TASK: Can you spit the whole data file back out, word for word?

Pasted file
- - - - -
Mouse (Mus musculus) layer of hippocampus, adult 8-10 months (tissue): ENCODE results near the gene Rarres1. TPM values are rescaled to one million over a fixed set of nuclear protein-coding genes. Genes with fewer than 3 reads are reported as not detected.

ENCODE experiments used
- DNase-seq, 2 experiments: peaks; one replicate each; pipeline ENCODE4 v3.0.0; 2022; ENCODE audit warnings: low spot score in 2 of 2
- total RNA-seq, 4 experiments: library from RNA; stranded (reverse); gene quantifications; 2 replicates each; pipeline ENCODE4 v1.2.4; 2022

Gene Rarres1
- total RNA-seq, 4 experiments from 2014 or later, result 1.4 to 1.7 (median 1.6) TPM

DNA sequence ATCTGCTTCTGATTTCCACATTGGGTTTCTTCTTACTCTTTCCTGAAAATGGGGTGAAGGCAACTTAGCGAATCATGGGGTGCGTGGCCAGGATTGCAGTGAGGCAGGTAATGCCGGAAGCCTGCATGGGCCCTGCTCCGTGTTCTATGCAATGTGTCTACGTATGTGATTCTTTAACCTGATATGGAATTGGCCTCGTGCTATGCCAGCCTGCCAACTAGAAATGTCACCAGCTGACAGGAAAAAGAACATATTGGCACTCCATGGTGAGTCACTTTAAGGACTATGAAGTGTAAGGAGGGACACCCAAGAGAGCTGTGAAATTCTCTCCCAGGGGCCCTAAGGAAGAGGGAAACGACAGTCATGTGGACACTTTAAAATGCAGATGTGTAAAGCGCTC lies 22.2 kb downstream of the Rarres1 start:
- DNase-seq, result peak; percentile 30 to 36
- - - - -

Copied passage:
Mouse (Mus musculus) layer of hippocampus, adult 8-10 months (tissue): ENCODE results near the gene Rarres1. TPM values are rescaled to one million over a fixed set of nuclear protein-coding genes. Genes with fewer than 3 reads are reported as not detected.

ENCODE experiments used
- DNase-seq, 2 experiments: peaks; one replicate each; pipeline ENCODE4 v3.0.0; 2022; ENCODE audit warnings: low spot score in 2 of 2
- total RNA-seq, 4 experiments: library from RNA; stranded (reverse); gene quantifications; 2 replicates each; pipeline ENCODE4 v1.2.4; 2022

Gene Rarres1
- total RNA-seq, 4 experiments from 2014 or later, result 1.4 to 1.7 (median 1.6) TPM

DNA sequence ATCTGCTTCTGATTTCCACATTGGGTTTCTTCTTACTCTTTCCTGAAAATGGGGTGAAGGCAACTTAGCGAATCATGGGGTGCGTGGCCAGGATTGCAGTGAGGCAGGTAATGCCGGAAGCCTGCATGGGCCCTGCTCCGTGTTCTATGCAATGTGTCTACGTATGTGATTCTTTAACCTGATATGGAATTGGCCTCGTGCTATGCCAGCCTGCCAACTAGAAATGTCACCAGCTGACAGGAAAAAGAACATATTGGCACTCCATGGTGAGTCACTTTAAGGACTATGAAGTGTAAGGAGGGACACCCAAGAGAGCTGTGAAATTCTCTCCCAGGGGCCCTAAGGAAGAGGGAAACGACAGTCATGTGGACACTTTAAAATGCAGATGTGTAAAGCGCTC lies 22.2 kb downstream of the Rarres1 start:
- DNase-seq, result peak; percentile 30 to 36